LOVE IN A PUFF examines what could have happened when the Hong Kong government drastically tightened indoor smoking laws in 2007, by focusing on a good-natured group of local shopkeepers who meet each day for their regimented smoke breaks. Forced to convene in various spots near their workplaces, Cherie (Miriam Yeung), a Sephora saleswoman, and Jimmy (Shawn Yue), a handsome, younger ad exec, strike up a friendship as they puff away and share stories. While their relationship statuses differ, they are increasingly drawn to each other in short time. This politically incorrect (by American standards) film combines romance, humor and charm, and playful stirs up the thrill of a new love by taking it one pack at a time.Vietnamese film is making a push to go international over the last few years. The high profile action films like The Rebel and Clash may be the easiest to find, but one director making a quieter push is Stephane Gauger. His first feature, The Owl & the Sparrow was a big hit at AFFD 2007, and he's back this year with SAIGON ELECTRIC, a B-Boy drama. I have no interest in B-Boys, but I am very interested in what Stephane Gauger does, and I think you should be, too. Gauger will be in attendance for a Q & A Saturday, July 16th - 1:50pm
SAIGON ELECTRIC is a spirited look into the lives of a group of modern urban youth in Saigon, Vietnam. Mai is a naïve girl who moves to Saigon from a small town, with the dream of studying at the National Dance Academy. She is popular in her town for her traditional ribbon dancing skills, but is quickly outclassed by her hip-hop rivals in the big city. Mai meets Kim, a street-smart teen who is a member of the dance crew Saigon Fresh. They dream of competing abroad in South Korea, but first must beat the national champions out of Hanoi, the intimidating North Killaz. Along the way, Kim's tortured romance with a rich young man jeopardizes her good standing with the dance crew. SAIGON ELECTRIC puts a spotlight on youthful dreams in the face of adversity.I'm going to make this simple. AFFD are showing a 35mm print of SEVEN SAMURAI. Go see it. Sunday, July 17th - 4:50pm
If the AFFD is about emphasizing the power and charm of Asian cinema, director Kurosawa's classic tale must be recognized as a defining element in that overall history. A film that embodies all of the best aspects of modern cinema, from its well-defined characters, utilization of flawless cinematography, and fluid mixture of both broad and intimate drama, SEVEN SAMURAI ultimately epitomizes the concept of the epic film. It's story is a simple one: a village of poor farmers obtain the services of seven out-of-work samurai to protect them from the repeated raids of vicious bandits. As the precursor to so much of Asian cinema, the film has been around long enough to have been viewed in numerous formats. The AFFD is proud to be able to remind its audience of the simple pleasures found in viewing the film on the big screen. This is a rare experience, and those who have never seen it should prepare themselves for an uncanny film from a master filmmaker.And finally, after years of drought, AFFD have booked Takashi Miike's ZEBRAMAN 2: ATTACK ON ZEBRA CITY. AFFD held a members only private screening of the first film several years ago, and I can't wait to see the sequel, which seems to crank up the crazy in the best possible way. For those of us who loved 13 Assassins, but miss the manic Miike of Yatterman and Visitor Q, this one is for you. Saturday, July 16th - 11:15pm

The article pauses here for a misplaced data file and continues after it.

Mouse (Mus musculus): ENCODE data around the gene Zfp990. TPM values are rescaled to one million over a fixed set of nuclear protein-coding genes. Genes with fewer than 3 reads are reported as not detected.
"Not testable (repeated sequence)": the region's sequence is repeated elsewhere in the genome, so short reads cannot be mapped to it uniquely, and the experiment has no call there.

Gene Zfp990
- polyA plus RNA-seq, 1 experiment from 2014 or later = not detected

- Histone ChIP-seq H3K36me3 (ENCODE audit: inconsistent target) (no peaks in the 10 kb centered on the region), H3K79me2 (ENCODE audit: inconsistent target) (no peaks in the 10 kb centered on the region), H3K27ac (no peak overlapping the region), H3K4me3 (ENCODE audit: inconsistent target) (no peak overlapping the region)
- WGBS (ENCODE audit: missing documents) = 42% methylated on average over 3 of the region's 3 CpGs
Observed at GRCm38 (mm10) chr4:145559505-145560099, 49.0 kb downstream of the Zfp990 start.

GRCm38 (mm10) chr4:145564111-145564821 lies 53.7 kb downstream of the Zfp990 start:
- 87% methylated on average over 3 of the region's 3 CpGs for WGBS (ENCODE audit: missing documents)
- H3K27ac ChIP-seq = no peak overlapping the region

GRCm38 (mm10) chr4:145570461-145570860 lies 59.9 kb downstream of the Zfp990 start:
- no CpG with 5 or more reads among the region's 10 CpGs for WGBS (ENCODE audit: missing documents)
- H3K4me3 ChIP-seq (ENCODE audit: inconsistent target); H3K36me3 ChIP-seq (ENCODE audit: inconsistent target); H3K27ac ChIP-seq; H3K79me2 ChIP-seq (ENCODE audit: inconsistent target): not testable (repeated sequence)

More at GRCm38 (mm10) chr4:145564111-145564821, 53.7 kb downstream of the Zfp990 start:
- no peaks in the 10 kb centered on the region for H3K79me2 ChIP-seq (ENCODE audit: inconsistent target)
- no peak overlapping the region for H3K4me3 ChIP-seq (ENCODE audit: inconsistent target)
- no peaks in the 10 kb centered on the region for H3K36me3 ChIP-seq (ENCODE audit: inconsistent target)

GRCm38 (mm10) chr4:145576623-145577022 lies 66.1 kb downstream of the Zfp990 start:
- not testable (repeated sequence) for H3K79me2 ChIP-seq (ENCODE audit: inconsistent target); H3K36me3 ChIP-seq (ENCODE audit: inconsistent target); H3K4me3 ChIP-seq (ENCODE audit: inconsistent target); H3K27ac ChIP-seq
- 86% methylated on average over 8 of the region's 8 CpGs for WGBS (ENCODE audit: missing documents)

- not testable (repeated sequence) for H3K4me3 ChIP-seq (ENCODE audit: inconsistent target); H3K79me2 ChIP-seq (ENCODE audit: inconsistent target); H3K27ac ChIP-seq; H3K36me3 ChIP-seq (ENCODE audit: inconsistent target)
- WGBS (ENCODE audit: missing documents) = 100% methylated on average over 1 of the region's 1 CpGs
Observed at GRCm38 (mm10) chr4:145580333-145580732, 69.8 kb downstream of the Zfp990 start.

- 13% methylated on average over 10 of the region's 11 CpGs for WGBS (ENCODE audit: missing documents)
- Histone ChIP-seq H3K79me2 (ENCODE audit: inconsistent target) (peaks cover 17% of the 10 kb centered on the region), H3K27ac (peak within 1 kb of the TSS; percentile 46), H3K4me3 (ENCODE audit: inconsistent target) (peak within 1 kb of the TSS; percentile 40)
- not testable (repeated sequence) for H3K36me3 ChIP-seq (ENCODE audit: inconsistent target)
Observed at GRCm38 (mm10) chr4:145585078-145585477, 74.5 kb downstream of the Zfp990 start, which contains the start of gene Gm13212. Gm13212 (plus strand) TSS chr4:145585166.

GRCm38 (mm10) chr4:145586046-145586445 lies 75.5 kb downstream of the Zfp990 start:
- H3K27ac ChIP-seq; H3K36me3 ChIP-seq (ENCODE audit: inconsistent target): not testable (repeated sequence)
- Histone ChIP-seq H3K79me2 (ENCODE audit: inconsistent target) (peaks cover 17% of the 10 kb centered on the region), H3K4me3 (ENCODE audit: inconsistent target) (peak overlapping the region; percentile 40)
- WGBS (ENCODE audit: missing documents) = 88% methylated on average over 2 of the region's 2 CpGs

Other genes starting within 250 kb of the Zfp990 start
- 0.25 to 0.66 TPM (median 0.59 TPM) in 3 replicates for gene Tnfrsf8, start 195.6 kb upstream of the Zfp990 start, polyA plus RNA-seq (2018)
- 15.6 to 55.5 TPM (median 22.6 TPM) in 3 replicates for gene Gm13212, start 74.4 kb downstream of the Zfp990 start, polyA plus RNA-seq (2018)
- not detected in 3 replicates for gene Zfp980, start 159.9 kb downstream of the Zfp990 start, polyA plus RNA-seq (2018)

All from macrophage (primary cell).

These titles are just the beginning and the ones I'm most excited about, the real joy is the surprises. Every film festival has its surprises, and every year and AFFD I walk away with at least a few that weren't on my radar that are now favorites. So, spend some time with the schedule, and pick something that looks interesting. Even better, clear your schedule for a couple of days and just come hang out at the Magnolia, you'll be a better person by the end of it.
Let's clear up answers to the obvious questions:
No, you don't have to have seen ZEBRAMAN 1 to understand the intricacies of ZEBRAMAN 2.
No, this is not the cruelly, genius-twisted Miike of ICHI THE KILLER and VISITOR Q at play, or the newer, Kurosawa-esque Miike of 13 ASSASSINS. Instead, this is the work of the slicker, fantasy Miike, the guy who directed THE GREAT YOKAI WAR. That said, ZEBRAMAN 2 probably shouldn't be confused as a film for kids. It's not.
Miike's distinct flavor is found even amidst the manga-style of the superhero Zebraman, and the dark future of Zebra City (formerly Tokyo), where each evening for one hour all manner of awful crimes are allowed by the government, while resistance groups are simultaneously eradicated. Zebraman, who suffers from a form of amnesia, must re-discover what happened in the years since his original victory, and work with a rag-tag group of rebels to take back Zebra City.
Brought to AFFD by our good friends at Funimation, we are proud to present our second Midnight presentation: Z2!